Students Participate in Stanford University Model United Nations Conference

The Mount Madonna School (MMS) Model United Nations (Model UN or MUN) program was represented by six high school students – Ezze Farrazaino, Kyler Nishimura, Lucy Harris, Emi Lord, Lagi Hunnicutt and Nash Wilson – at the 26th Stanford University Model United Nations Conference held November 11-13.

Students took part in various committees, representing France and Italy on the Human Rights Council, the Greek president’s cabinet, the Egyptian president’s cabinet, and an ad hoc committee that responded to an international crisis.

“This is my third conference as Model UN advisor and the third time I have had the great pleasure of watching our students face a challenging situation, step out of their comfort zones, and not just survive the experience but flourish in it,” commented teacher Greg Shirley. “While I can help students research their committees and issues and prepare for the conference, the students themselves have to stand and deliver, and they always do.

“My hope is that students will share their experiences and enthusiasm with others so that we can grow the club even more,” Shirley continued. “Our immediate goal is to become a MUN leader in the Monterey Bay area by attending more conferences, such as the [University of California] Berkeley conference in March, and hosting our own conferences, such as the training conference MMS hosted in October and the conference MMS will host on February 11. 

“We aim to attend a conference in New York City next year,” he added, “where we will have the opportunity to participate in our committees in the General Assembly room at the UN itself. We encourage anyone interested to join us!”

Following the Stanford conference, several of the students reflected on their experience. 

“I went into this expecting it to be a laid-back sort of thing where speaking was only encouraged,” shared sophomore Emi Lord. “I hoped that at some point I would abandon my fear of speaking and speak in front of my committee. What I experienced was a community of people who not only are insanely well-educated in every topic that was handed to them, but also one where every person had to voice their opinions in front of the others. 

“I liked that almost anything could happen at any time,” Lord continued. “My committee would write a narrative of what would happen next for our country, whether that was having one of our cabinet members assassinated with a Nerf gun, or a change in government to another form of government, including Communism. I learned that you can’t get by slacking through the conference because you’ll get left behind really, really fast!”

Classmate Nash Wilson agreed.

“The majority of the people in the conference knew what they were doing,” he said. “At first, I was confused, but I eventually figured things out and participated. I was expecting to be with delegates who proposed interesting ideas and solutions to complex problems, and was hoping I could help out. I liked it when the Democratic People’s Republic of Korea [North Korea] and the Russian Federation presented MAD [mutual assured destruction] resolutions. I learned a lot about possible solutions to the Russia and Ukraine refugee crisis.”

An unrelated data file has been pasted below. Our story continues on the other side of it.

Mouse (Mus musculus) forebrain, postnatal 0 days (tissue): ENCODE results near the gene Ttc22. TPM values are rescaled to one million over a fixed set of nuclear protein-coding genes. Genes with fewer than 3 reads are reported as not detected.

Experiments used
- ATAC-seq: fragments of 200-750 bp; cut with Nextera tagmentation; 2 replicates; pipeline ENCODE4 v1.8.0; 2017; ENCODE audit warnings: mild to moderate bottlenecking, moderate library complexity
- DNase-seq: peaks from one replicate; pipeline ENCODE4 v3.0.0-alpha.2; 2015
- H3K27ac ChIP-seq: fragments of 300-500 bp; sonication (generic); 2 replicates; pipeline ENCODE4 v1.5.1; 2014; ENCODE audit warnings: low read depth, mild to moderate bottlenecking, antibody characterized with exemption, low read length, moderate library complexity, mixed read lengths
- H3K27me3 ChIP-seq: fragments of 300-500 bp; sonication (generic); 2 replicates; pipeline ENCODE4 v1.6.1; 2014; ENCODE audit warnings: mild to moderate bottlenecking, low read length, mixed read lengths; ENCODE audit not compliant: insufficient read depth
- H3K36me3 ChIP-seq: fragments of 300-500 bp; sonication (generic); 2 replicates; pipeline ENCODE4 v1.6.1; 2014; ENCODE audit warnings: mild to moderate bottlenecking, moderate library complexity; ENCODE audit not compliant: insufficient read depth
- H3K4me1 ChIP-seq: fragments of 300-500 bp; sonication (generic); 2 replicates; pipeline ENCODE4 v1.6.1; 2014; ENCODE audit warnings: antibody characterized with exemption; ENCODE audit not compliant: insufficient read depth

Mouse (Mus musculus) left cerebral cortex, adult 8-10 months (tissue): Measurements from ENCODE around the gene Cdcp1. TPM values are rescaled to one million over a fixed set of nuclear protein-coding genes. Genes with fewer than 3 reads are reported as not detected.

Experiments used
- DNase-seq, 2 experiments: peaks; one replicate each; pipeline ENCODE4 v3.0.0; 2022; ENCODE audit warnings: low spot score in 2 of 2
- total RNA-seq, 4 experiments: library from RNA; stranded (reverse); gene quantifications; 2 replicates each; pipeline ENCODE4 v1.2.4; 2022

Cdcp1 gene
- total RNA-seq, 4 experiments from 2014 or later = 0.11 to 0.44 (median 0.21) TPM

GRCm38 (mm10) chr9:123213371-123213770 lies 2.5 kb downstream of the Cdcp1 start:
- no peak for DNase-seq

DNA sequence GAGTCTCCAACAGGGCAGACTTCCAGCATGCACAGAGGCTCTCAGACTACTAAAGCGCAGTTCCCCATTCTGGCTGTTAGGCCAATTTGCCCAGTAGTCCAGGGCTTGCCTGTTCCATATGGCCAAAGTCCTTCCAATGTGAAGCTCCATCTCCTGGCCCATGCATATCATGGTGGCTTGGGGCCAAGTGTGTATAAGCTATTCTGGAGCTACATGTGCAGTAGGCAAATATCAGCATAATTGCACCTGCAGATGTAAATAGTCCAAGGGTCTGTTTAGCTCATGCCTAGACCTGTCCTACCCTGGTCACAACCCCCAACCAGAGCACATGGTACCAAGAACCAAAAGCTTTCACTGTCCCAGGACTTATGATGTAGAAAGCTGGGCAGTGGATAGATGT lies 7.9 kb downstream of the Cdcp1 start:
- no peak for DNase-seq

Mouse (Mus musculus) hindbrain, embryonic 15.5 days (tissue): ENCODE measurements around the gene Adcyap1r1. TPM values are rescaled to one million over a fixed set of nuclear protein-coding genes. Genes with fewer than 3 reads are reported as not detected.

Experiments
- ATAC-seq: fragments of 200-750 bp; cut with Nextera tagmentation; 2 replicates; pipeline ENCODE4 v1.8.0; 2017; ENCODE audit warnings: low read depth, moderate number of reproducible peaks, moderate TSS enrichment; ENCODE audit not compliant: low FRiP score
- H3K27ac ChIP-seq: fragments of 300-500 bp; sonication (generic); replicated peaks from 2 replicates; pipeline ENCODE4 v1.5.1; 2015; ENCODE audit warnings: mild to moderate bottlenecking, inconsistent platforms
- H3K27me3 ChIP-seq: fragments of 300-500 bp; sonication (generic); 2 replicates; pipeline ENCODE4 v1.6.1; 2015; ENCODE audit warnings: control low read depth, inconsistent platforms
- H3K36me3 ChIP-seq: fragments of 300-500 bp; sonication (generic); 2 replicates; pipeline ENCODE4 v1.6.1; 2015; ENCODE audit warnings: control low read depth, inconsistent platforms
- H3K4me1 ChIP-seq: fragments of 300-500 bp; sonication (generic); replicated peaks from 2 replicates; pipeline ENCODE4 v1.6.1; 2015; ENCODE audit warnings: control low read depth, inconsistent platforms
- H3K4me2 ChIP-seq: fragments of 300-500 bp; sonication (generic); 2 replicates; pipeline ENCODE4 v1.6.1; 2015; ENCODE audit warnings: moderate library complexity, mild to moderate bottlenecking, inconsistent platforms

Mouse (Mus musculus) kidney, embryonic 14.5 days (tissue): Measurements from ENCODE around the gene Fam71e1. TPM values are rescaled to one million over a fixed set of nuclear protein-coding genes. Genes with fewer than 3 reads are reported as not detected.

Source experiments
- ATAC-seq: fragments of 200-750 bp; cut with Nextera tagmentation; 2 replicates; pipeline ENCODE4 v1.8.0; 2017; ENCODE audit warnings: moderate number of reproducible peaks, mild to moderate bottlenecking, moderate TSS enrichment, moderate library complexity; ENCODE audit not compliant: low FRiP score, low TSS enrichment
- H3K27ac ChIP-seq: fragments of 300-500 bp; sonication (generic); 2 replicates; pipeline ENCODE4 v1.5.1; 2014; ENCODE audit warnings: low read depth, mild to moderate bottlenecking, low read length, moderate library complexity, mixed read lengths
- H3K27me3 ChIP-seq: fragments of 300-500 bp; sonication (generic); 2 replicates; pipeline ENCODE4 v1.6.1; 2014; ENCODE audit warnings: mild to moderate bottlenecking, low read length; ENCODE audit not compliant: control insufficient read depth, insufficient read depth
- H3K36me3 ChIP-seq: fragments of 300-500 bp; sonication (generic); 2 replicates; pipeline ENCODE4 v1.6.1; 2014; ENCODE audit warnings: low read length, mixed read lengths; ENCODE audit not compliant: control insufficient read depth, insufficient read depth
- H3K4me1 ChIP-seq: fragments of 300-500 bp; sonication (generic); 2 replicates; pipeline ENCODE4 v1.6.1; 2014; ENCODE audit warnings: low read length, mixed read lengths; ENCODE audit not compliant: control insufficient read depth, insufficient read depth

“I was expecting to learn about Ukrainian refugees and the protection of war correspondents in Ukraine,” said freshman Kyler Nishimura. “My experience was very positive! I had fun and learned a lot more about Model UN. My favorite moment was when a member of the North Korea committee did a brilliant job of portraying a deeply insane megalomaniac! It was hilarious to watch him rant about horrifying things, but we all knew that it was just an act.”

“I thought the conference was going to be a serious and scary experience, and I didn’t think I was prepared,” reflected sophomore Lagi Hunnicutt. “I was hoping to get more experience with public speaking and debating. Nevertheless, everyone was nice and very impressive. My favorite moment was either when we legalized gay marriage or when someone was assassinated and we had to respond. I learned that whatever you have in your mind about the conference, it’s going to be a lot better than that. I realized that everyone there has something to learn and that you’re not alone in feeling scared or nervous.”

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Nestled among the redwoods on 375 acres, Mount Madonna School (MMS) is a diverse learning community dedicated to creative, intellectual, and ethical growth. MMS supports its students in becoming caring, self-aware, discerning and articulate individuals; and believe a fulfilling life includes personal accomplishments, meaningful relationships and service to society. The CAIS and WASC accredited program emphasizes academic excellence, creative self-expression and positive character development. Located on Summit Road between Gilroy and Watsonville. Founded in 1979.

 

 

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